The pages of medieval manuscripts might be something that sounds very boring, but for those in the know, they read more like fantastical comic books. Pages upon pages of doodles in the margins showing imaginary creatures, hybrid animals, people doing all manner of activities, and many, many animals. A few months ago, I wrote about why there are so many snails crawling the pages of medieval manuscripts. Today, we turn to rabbits.
In traditional medieval symbolism, rabbits were generally good or harmless creatures. They represented purity and helplessness, often being tied to images of Christ. Sometimes they represented cowardice, due to their propensity to bolt at the first signs of potential trouble. Finally, they could represent fertility – just like a cockerel can be a term for a male body part, in the medieval period the Anglo-French and Spanish adjusted their word for rabbit into a term for the female body part. Probably for the same reason we liken rabbits to hot-and-heavy people today; rabbits breed, a lot.
In the doodle margins of manuscripts where anything went, however, rabbits often transformed into violent, murderous creatures (like, seriously, there is some graphic stuff in here!). So what are the reasons for this transformation? Unlike snails, there seems to be far more unity in what they represent, but I’ll go through a few theories (with lots of pictures to boot).
Ms 107, Bréviaire de Renaud de Bar (1302-1304), fol.-89r-108r, Bibliothèque de Verdun.
Ms 107, Bréviaire de Renaud de Bar (1302-1304), fol.-89r-89r, Bibliothèque de Verdun.
1) The rabbits are a playful monde renversé (upside-down world)
By far the most universal explanation for the roles rabbits play in these marginalia is that it is a typical medieval trope of role-reversal used for humour. Throughout these doodles, creatures and humans alike are often portrayed as if the world were ‘upside-down’ – hunters being chased by their prey, brave knights being chased by snails… rabbits were a huge source of food and pelts for medieval Europeans, and so the humour is seeing the rabbits return the favour in these pictures.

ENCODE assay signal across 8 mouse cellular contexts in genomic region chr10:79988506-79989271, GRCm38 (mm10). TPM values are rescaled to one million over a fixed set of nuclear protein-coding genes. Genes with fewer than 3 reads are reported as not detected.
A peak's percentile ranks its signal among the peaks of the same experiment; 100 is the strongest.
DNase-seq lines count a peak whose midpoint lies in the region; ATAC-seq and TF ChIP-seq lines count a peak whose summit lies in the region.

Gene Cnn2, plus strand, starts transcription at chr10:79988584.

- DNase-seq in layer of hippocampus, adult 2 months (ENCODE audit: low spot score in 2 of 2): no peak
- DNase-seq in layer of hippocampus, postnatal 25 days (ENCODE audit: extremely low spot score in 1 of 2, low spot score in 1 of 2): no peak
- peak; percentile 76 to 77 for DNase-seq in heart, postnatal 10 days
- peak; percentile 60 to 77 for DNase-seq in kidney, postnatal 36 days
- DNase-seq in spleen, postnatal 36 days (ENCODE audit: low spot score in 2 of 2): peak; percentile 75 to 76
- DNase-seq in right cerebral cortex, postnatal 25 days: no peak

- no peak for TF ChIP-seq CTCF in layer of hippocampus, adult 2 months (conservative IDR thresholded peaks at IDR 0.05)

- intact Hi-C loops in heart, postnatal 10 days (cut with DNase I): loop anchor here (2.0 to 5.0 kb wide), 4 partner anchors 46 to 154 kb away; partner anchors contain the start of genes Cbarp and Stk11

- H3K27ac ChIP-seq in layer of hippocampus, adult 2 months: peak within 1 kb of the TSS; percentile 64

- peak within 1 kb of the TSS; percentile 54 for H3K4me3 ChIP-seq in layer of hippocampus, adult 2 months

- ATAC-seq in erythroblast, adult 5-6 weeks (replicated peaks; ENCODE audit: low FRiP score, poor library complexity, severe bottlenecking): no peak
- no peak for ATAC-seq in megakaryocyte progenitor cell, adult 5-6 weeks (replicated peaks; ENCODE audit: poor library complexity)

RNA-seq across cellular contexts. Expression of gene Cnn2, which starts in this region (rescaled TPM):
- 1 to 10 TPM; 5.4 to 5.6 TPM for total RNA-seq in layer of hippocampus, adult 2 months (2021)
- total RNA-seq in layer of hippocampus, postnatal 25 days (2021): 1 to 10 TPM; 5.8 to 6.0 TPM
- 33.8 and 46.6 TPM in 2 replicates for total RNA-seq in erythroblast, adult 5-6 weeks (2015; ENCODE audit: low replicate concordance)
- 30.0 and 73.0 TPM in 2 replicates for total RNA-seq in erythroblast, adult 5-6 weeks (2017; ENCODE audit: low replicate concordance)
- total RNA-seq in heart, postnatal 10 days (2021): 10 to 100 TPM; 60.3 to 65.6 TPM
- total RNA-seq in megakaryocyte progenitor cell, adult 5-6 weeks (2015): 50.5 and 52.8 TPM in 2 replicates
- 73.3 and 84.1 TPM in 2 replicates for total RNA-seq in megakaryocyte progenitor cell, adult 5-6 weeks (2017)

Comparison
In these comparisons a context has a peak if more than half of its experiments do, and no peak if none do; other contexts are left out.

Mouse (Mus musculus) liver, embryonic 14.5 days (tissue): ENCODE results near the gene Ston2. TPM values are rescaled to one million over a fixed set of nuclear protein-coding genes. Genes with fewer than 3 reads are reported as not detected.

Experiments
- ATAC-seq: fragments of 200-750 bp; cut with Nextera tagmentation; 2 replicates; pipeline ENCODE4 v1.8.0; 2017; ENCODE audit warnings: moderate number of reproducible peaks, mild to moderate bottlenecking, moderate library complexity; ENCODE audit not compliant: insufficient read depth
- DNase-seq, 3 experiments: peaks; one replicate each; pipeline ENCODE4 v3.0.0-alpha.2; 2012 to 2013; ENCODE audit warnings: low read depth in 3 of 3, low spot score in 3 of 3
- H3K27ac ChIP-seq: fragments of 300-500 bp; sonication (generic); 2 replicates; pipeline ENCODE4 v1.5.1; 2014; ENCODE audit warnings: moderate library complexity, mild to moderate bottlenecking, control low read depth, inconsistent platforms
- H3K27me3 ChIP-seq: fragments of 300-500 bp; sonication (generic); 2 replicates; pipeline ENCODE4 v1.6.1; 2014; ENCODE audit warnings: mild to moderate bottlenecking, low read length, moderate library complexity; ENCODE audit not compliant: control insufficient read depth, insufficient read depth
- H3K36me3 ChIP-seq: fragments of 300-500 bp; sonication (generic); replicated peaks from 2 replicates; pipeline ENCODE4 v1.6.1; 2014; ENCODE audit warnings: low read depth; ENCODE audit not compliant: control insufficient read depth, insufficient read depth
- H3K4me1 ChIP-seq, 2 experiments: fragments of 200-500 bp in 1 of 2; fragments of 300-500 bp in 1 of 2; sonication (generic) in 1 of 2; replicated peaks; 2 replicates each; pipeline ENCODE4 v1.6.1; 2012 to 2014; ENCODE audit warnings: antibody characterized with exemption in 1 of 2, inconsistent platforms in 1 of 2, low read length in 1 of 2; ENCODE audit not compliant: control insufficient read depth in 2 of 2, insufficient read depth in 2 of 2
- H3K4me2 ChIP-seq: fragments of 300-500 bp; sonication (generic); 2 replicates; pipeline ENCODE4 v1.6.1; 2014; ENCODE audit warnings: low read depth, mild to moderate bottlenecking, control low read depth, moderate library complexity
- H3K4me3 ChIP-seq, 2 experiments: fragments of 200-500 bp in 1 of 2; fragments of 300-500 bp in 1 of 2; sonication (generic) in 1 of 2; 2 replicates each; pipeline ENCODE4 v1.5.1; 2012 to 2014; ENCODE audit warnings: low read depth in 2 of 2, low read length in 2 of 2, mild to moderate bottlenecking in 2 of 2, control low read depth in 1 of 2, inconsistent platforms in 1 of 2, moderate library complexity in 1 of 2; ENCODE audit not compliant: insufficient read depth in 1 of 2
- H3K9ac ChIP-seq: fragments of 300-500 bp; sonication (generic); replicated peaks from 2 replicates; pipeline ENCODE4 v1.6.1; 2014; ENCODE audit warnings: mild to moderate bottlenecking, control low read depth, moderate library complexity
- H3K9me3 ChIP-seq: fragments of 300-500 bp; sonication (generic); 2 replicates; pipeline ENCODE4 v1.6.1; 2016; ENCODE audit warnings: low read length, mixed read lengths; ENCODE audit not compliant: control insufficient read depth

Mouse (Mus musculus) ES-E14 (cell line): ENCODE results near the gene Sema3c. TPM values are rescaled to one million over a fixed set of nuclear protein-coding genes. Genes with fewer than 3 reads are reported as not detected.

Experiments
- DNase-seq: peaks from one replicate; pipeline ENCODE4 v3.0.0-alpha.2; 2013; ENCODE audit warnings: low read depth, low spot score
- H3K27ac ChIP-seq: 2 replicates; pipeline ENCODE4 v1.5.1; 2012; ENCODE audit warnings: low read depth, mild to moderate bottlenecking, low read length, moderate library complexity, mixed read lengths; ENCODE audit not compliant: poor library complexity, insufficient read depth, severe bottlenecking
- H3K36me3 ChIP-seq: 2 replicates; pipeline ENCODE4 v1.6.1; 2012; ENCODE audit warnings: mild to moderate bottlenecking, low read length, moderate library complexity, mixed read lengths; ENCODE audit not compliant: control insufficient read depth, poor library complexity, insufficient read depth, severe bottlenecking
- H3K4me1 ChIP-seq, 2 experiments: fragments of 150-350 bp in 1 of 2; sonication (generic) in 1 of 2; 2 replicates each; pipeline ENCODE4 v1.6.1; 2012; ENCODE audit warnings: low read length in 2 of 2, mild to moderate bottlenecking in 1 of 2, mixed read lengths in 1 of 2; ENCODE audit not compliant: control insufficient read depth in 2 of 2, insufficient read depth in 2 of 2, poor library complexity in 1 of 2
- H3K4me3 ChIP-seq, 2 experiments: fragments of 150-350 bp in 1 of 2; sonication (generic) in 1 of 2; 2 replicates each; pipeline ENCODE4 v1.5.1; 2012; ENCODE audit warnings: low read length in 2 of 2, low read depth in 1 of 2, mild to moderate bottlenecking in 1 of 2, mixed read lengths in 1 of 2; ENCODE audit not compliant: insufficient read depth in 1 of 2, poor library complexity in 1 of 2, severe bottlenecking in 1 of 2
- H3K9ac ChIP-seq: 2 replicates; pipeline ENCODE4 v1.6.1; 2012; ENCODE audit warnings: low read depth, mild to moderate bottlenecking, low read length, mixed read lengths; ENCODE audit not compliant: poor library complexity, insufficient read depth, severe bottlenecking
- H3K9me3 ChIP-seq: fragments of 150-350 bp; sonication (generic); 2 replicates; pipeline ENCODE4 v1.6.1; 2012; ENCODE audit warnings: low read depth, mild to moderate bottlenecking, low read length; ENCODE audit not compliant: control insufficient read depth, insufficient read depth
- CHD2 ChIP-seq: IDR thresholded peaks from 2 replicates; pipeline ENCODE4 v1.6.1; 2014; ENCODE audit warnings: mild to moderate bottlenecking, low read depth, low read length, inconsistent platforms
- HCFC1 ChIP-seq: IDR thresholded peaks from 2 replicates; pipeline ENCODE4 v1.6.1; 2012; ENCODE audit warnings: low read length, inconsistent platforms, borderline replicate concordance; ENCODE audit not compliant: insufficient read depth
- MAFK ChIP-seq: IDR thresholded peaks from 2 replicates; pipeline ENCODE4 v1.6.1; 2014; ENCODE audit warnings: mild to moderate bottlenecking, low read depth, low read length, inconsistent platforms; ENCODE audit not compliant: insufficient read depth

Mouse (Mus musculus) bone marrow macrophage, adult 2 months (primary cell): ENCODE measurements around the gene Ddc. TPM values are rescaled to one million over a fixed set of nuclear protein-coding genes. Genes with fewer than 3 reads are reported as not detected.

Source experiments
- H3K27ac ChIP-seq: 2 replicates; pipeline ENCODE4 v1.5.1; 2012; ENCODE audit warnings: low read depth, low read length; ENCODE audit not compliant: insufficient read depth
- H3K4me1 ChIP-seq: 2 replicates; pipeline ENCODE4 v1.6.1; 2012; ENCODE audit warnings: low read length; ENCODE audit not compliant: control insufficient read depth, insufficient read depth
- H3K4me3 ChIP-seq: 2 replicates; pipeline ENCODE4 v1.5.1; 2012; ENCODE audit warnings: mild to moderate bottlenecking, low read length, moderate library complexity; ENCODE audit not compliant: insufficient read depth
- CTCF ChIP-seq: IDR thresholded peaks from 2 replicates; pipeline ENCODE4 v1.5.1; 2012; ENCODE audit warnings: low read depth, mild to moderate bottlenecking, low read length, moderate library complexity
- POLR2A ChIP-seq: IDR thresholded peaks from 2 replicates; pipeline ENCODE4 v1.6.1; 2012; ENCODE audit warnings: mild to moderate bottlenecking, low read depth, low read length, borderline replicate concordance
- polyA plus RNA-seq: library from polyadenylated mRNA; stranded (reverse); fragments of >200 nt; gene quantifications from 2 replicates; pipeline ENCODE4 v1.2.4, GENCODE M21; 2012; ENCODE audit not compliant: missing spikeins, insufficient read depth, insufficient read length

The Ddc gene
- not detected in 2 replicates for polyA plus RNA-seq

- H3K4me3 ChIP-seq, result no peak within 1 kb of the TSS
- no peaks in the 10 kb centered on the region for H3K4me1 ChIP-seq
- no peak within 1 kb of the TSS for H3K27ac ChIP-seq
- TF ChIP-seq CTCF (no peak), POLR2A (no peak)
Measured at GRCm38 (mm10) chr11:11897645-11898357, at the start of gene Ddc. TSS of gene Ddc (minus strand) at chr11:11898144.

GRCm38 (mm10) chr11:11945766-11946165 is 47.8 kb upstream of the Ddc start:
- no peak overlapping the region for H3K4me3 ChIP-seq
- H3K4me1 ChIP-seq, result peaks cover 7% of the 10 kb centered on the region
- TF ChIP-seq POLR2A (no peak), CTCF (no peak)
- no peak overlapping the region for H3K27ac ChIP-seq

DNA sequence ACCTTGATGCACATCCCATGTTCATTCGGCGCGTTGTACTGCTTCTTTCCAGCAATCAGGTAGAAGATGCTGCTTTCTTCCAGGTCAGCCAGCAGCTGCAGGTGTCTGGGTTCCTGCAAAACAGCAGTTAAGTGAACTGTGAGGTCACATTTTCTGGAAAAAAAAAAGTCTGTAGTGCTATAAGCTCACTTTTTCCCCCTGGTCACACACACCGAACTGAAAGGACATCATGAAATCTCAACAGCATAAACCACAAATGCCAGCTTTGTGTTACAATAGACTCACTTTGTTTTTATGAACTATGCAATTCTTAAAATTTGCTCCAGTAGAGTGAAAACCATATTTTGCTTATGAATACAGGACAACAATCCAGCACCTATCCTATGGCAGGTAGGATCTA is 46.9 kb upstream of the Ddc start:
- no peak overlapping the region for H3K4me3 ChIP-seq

Sometimes this role reversal is rather charming, with rabbits doing typically human tasks – conducting a funeral procession, or playing some music…
Gorleston Psalter, 14th century, f. 164r: detail of a marginal scene of rabbits conducting a funeral procession.
Gorleston Psalter, 14th century, f. 106v: detail of a marginal scene of a rabbit and another animal playing music.
… but often it is far more sinister, with the appearance of the murderous rabbits. Instead of rabbits being the ones who are hunted and killed, now it is the rabbits’ turn to hunt down those pesky humans. And as mentioned, this often has gruesome results….
The Smithfield Decretals, 1300.
This rabbit has hanged a hunting dog. British Library’s MS royal 10 E IV.
This idea of an upside-down world was one familiar to medieval people, not just through images in their books, but in celebrations in the physical world. There were several customs in the medieval period that used the upside-down world as its trope. One such was the custom of a ‘boy bishop’ which was commonly held on the feast of Holy Innocents (remembering Herod’s massacre of babies) or the Feast of Fools. A boy was chosen, perhaps from the cathedral choristers, and they would parody the real bishop, being dressed in full bishop’s robes, being attended by boys dressed as priests, and performing ceremonies and offices (except mass). The rabbits getting their ‘revenge’ on humans or hunting dogs was a continuation of this theme.